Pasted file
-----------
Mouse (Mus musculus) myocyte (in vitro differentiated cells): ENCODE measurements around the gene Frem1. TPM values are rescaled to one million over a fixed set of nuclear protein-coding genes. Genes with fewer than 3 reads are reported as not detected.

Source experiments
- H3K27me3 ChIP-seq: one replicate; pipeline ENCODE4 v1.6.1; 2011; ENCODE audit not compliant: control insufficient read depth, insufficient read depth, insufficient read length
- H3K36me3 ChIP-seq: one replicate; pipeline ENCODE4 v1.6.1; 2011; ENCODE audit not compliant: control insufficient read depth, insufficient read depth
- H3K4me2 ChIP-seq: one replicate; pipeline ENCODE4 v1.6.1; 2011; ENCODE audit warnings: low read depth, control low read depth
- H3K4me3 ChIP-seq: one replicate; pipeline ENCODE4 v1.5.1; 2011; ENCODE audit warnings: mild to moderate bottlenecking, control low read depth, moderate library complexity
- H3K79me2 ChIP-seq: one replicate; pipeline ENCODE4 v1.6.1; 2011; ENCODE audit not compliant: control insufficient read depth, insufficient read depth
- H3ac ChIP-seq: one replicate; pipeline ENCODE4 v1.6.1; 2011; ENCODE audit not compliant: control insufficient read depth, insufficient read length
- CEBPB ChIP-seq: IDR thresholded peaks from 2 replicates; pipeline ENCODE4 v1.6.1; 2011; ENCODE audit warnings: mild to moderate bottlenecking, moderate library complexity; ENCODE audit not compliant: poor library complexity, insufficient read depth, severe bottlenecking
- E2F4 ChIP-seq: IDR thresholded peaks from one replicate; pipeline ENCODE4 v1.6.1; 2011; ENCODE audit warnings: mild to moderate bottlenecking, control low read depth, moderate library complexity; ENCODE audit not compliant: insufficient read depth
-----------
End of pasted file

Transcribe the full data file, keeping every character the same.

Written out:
Mouse (Mus musculus) myocyte (in vitro differentiated cells): ENCODE measurements around the gene Frem1. TPM values are rescaled to one million over a fixed set of nuclear protein-coding genes. Genes with fewer than 3 reads are reported as not detected.

Source experiments
- H3K27me3 ChIP-seq: one replicate; pipeline ENCODE4 v1.6.1; 2011; ENCODE audit not compliant: control insufficient read depth, insufficient read depth, insufficient read length
- H3K36me3 ChIP-seq: one replicate; pipeline ENCODE4 v1.6.1; 2011; ENCODE audit not compliant: control insufficient read depth, insufficient read depth
- H3K4me2 ChIP-seq: one replicate; pipeline ENCODE4 v1.6.1; 2011; ENCODE audit warnings: low read depth, control low read depth
- H3K4me3 ChIP-seq: one replicate; pipeline ENCODE4 v1.5.1; 2011; ENCODE audit warnings: mild to moderate bottlenecking, control low read depth, moderate library complexity
- H3K79me2 ChIP-seq: one replicate; pipeline ENCODE4 v1.6.1; 2011; ENCODE audit not compliant: control insufficient read depth, insufficient read depth
- H3ac ChIP-seq: one replicate; pipeline ENCODE4 v1.6.1; 2011; ENCODE audit not compliant: control insufficient read depth, insufficient read length
- CEBPB ChIP-seq: IDR thresholded peaks from 2 replicates; pipeline ENCODE4 v1.6.1; 2011; ENCODE audit warnings: mild to moderate bottlenecking, moderate library complexity; ENCODE audit not compliant: poor library complexity, insufficient read depth, severe bottlenecking
- E2F4 ChIP-seq: IDR thresholded peaks from one replicate; pipeline ENCODE4 v1.6.1; 2011; ENCODE audit warnings: mild to moderate bottlenecking, control low read depth, moderate library complexity; ENCODE audit not compliant: insufficient read depth